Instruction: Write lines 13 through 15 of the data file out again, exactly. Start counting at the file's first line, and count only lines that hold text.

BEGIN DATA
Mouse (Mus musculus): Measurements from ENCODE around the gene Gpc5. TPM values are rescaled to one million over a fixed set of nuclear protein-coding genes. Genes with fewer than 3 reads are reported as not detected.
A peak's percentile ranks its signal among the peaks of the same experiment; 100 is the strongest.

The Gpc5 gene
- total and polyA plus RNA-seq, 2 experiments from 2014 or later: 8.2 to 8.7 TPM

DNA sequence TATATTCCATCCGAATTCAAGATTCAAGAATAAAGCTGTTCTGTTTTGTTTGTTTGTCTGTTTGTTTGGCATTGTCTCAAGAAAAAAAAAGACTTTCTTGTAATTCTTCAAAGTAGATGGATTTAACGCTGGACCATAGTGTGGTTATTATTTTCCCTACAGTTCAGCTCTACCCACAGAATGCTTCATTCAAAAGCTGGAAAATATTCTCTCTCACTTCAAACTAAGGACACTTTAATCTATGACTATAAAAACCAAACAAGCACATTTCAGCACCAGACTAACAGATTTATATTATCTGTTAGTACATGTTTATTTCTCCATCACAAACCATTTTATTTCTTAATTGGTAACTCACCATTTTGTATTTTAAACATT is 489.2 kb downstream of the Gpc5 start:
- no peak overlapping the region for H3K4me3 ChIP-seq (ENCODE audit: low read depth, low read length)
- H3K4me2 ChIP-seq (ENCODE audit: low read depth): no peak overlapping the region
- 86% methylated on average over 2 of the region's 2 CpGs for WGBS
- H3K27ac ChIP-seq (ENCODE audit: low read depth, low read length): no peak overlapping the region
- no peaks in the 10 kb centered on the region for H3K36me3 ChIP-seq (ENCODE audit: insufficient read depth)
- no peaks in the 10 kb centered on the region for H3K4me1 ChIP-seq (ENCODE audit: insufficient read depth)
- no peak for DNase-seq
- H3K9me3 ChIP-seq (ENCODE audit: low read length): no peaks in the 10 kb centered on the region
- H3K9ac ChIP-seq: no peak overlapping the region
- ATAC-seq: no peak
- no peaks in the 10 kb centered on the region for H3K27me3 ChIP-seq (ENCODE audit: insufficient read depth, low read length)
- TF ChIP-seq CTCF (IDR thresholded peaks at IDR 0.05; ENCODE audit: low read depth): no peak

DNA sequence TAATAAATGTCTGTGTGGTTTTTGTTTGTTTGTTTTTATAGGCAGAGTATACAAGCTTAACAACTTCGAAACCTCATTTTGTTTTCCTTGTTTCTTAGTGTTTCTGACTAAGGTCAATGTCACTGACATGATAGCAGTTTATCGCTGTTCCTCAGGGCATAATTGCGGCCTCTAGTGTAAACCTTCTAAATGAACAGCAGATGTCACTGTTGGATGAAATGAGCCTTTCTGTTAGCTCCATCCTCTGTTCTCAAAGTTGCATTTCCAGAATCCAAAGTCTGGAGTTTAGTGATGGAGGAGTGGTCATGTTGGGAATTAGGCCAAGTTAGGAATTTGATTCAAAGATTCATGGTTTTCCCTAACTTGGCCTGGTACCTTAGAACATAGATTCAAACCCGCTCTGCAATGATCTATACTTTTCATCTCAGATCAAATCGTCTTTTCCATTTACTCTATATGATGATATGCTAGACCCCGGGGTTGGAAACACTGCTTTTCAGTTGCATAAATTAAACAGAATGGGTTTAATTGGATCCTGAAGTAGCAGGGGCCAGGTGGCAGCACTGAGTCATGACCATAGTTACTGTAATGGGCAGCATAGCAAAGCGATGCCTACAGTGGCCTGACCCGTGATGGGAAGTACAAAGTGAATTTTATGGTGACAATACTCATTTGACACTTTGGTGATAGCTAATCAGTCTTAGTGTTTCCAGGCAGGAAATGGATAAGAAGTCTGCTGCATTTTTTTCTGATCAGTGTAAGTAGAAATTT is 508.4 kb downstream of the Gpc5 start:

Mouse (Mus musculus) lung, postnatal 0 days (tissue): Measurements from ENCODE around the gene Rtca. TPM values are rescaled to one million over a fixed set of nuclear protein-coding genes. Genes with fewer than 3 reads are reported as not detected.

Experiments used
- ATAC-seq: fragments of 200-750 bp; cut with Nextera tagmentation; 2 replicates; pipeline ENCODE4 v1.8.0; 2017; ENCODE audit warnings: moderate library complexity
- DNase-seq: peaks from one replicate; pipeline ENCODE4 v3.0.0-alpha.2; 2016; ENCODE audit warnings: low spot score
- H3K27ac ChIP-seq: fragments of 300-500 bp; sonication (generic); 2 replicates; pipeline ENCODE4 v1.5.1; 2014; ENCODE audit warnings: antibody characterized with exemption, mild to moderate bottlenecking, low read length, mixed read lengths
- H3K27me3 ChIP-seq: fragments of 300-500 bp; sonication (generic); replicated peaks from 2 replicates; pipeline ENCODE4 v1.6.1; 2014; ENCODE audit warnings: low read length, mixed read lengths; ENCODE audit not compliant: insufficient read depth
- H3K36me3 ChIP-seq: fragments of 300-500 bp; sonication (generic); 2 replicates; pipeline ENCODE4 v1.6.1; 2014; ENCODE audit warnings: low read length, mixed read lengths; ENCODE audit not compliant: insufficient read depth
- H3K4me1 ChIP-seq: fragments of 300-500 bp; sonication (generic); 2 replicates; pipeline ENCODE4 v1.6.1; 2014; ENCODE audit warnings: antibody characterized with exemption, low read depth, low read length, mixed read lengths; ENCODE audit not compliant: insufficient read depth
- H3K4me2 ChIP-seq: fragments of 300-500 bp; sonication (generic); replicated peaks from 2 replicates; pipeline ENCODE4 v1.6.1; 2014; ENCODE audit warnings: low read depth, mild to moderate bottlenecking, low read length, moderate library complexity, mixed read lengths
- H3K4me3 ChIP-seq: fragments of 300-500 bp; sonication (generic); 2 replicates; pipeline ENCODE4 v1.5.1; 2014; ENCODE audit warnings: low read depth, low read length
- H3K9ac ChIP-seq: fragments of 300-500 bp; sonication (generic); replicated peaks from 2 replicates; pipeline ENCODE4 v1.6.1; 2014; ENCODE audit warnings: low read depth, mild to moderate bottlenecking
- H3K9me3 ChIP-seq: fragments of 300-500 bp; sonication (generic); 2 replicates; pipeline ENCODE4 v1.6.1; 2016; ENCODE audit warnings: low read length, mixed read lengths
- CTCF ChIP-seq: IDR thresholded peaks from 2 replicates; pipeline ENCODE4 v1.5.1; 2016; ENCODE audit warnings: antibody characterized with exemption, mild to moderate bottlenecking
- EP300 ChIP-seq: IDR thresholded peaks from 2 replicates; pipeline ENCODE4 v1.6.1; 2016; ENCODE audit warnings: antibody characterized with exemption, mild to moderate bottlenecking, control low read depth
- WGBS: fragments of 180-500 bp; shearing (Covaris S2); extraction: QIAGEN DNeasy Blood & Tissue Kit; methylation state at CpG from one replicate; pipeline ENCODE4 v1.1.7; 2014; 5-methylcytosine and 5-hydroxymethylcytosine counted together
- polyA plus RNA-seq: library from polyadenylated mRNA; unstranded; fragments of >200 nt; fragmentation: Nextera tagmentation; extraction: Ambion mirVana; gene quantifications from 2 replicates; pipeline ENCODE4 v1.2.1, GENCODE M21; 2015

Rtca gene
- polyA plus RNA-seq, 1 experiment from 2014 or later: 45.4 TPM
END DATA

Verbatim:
- H3K9me3 ChIP-seq (ENCODE audit: low read length): no peaks in the 10 kb centered on the region
- H3K9ac ChIP-seq: no peak overlapping the region
- ATAC-seq: no peak